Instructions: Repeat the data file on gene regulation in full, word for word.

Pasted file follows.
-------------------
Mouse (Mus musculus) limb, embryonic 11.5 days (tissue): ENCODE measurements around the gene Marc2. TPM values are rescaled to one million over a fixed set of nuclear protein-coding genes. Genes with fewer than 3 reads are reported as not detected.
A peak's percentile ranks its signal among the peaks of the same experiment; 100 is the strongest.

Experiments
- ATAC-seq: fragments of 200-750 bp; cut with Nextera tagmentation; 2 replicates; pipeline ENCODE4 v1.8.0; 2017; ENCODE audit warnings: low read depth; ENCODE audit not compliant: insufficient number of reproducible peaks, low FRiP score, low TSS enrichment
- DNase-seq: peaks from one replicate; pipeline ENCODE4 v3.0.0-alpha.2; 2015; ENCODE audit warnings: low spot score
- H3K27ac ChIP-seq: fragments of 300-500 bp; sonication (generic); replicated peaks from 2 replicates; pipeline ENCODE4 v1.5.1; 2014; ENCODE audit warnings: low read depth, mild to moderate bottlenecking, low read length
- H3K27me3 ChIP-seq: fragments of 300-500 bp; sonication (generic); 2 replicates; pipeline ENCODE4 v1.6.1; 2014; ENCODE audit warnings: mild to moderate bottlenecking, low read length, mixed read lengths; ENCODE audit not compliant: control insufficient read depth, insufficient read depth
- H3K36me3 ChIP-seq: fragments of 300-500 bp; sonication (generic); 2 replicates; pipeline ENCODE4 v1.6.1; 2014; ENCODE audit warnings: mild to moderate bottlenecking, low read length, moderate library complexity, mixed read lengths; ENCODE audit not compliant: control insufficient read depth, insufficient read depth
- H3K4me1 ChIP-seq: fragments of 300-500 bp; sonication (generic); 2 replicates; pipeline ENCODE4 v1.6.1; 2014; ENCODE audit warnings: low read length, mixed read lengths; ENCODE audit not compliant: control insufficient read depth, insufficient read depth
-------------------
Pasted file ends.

Mouse (Mus musculus) limb, embryonic 11.5 days (tissue): ENCODE measurements around the gene Marc2. TPM values are rescaled to one million over a fixed set of nuclear protein-coding genes. Genes with fewer than 3 reads are reported as not detected.
A peak's percentile ranks its signal among the peaks of the same experiment; 100 is the strongest.

Experiments
- ATAC-seq: fragments of 200-750 bp; cut with Nextera tagmentation; 2 replicates; pipeline ENCODE4 v1.8.0; 2017; ENCODE audit warnings: low read depth; ENCODE audit not compliant: insufficient number of reproducible peaks, low FRiP score, low TSS enrichment
- DNase-seq: peaks from one replicate; pipeline ENCODE4 v3.0.0-alpha.2; 2015; ENCODE audit warnings: low spot score
- H3K27ac ChIP-seq: fragments of 300-500 bp; sonication (generic); replicated peaks from 2 replicates; pipeline ENCODE4 v1.5.1; 2014; ENCODE audit warnings: low read depth, mild to moderate bottlenecking, low read length
- H3K27me3 ChIP-seq: fragments of 300-500 bp; sonication (generic); 2 replicates; pipeline ENCODE4 v1.6.1; 2014; ENCODE audit warnings: mild to moderate bottlenecking, low read length, mixed read lengths; ENCODE audit not compliant: control insufficient read depth, insufficient read depth
- H3K36me3 ChIP-seq: fragments of 300-500 bp; sonication (generic); 2 replicates; pipeline ENCODE4 v1.6.1; 2014; ENCODE audit warnings: mild to moderate bottlenecking, low read length, moderate library complexity, mixed read lengths; ENCODE audit not compliant: control insufficient read depth, insufficient read depth
- H3K4me1 ChIP-seq: fragments of 300-500 bp; sonication (generic); 2 replicates; pipeline ENCODE4 v1.6.1; 2014; ENCODE audit warnings: low read length, mixed read lengths; ENCODE audit not compliant: control insufficient read depth, insufficient read depth